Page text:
BLITZER: We're going to be heading back to Mexico City momentarily. Dr. Sanjay Gupta, our chief medical correspondent, is on the scene with the latest developments in the swine flu crisis. We will go there soon.

There's other important news, though, that we are following, including one issue to assess within the president's first 100 days, the very, very disturbing situation in Pakistan that's unfolding right now. Extremist elements, including the Taliban, are clearly a growing threat. And now the chairman of the Joint Chiefs of Staff is said to be very alarmed.

Our Pentagon correspondent Barbara Starr is standing by with more -- Barbara.


BARBARA STARR, CNN PENTAGON CORRESPONDENT: Wolf, Pakistan has a long history of military coups. Now there are worries it could happen again.

(voice-over): Residents in northwest Pakistan fled as security forces tried to push militants out of areas said to be under Taliban control. President Obama's top military adviser is sounding increasingly dire. Admiral Michael Mullen told CBS News, after two visits to Islamabad in less than three weeks, he is more concerned than ever before about Pakistan's ability to survive the Taliban advances.


ADMIRAL MICHAEL MULLEN, JOINTS CHIEFS CHAIRMAN: I was just shocked that it had moved so far so fast over a two-, two-and-a-half period.


STARR: Senior U.S. officials say the Taliban are in control of key areas of northwest Pakistan. A top Mullen aide says the chairman is -- quote -- "deeply alarmed."

For now, the U.S. is officially supporting the current government.

ROBERT WOOD, STATE DEPARTMENT SPOKESMAN: Pakistan understands the threat that it faces internally. And it's got to take steps to deal with it.

STARR: But Pakistani President Asif Ali Zardari is under mounting pressure. Senior U.S. officials now question whether the Pakistani president is overwhelmed by the mounting Taliban challenge -- the ultimate worry, Mullen says, Pakistan's nuclear weapons in Taliban hands.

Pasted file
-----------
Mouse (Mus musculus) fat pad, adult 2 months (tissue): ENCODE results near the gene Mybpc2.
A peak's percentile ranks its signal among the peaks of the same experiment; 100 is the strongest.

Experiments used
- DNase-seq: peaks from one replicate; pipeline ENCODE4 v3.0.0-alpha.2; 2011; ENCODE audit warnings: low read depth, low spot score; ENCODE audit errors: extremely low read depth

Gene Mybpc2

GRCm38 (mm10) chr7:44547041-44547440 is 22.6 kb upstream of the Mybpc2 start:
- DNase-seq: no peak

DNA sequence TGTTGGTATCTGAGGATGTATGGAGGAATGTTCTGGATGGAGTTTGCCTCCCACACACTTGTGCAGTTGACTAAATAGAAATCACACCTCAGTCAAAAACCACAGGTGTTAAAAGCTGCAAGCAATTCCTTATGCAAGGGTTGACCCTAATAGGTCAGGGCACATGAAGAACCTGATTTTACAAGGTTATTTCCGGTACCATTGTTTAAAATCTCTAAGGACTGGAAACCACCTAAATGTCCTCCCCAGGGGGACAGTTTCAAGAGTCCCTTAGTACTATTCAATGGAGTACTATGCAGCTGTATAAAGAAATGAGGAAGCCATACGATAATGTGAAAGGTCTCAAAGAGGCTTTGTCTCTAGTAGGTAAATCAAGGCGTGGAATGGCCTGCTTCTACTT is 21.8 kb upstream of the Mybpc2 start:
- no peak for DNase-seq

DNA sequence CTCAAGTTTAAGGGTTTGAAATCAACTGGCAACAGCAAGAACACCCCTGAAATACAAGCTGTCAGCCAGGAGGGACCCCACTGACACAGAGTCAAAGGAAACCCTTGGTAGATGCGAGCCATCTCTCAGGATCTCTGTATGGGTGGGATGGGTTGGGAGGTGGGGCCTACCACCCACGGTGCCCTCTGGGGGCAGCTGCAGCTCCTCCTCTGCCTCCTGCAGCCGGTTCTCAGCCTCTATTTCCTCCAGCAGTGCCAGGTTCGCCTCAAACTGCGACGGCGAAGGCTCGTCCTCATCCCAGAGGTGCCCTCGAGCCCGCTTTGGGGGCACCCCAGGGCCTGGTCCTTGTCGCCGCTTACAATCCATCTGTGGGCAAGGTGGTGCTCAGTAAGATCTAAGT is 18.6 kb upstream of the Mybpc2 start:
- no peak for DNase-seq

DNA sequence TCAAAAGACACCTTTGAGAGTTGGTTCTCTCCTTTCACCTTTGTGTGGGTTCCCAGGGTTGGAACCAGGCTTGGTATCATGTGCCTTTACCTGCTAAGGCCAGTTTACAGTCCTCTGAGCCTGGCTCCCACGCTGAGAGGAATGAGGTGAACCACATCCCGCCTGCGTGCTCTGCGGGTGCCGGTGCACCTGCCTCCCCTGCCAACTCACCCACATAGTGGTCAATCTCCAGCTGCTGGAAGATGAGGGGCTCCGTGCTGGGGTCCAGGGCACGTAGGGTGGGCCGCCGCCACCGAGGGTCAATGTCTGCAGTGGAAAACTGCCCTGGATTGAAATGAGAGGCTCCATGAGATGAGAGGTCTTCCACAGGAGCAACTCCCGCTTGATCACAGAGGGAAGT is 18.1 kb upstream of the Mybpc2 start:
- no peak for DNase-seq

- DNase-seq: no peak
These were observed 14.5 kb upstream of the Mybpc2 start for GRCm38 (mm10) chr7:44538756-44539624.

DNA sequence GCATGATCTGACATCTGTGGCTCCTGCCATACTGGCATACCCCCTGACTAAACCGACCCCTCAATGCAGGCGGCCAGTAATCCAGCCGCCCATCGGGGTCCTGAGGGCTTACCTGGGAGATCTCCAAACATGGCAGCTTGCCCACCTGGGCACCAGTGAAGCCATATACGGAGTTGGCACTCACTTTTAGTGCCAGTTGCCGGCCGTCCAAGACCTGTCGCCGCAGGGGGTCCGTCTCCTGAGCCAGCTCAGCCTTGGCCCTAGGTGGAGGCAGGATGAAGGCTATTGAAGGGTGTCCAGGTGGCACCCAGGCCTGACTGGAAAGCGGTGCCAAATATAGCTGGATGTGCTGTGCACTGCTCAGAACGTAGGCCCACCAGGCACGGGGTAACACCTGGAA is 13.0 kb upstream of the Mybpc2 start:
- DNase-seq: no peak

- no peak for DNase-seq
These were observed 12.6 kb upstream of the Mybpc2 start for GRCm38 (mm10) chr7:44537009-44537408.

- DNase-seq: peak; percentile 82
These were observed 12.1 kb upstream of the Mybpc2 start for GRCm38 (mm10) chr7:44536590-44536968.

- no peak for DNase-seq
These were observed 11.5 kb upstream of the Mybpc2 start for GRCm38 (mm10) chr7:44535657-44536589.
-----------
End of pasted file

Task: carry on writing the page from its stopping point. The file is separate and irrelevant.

Zardari says it won't happen.

ASIF ALI ZARDARI, PAKISTANI PRESIDENT: It's not that one little Taliban can come down and press a button. There is no button. So, I want to assure the world that nuclear capability of Pakistan is under safe hands.

STARR: Admiral Mullen now believes the situation in Pakistan is, according to an aide, precarious and sees little sign of that changing in coming days -- Wolf.


BLITZER: All right, Barbara, thanks very much, a very disturbing situation in Pakistan.

Dozens of death suspected in Mexico, and now the swine flu is spreading here in the United States. We are about to go live to the border with Mexico -- immigration and health officials right now on high alert over there.

And south of the border, at the epicenter of the outbreak, our own Dr. Sanjay Gupta, he is standing by live to give us an update from the Mexican capital.


Happening now: Congressman John Lewis and four other U.S. representatives face misdemeanor charges. They joined a protest against genocide in Darfur outside Sudan's embassy here in Washington earlier today. The former civil rights activist was arrested for trespassing.

The FBI says a University of Georgia professor suspected of killing his wife and two other people had a ticket to the Netherlands for later this week. In an affidavit, agents don't say when he bought the ticket, but they also say he left behind an empty passport wallet. He has been on the run since Saturday.

A senior U.S. diplomat was poised to meet for talks with Cuba's top representative in Washington today. This would be the second such meeting. But the State Department says it does not signal a renewed push for improved relations with Cuba -- all of this, plus the best political team on television.

I'm Wolf Blitzer. You are in THE SITUATION ROOM.

Let's get back to our top story.

The Obama administration says it is preparing to deal with the swine flu outbreak as if it were already a global epidemic. World Health officials have raised the threat level two steps short of a full-blown pandemic. They have raised it to a four out of a six.

The virus now is believed to have caused 149 deaths in Mexico, which is ground zero for this health emergency. Nearly 2,000 people in Mexico have been hospitalized there. Mexican officials have closed schools all over the country. And they are considering shutting down the subway system in the capital of Mexico City itself.

This ominous new strain of swine flu has spread to at least a half-a-dozen countries, including the United States. Three new confirmed cases in Texas brings the total to 43 in this country. No deaths have been reported outside of Mexico, at least not yet.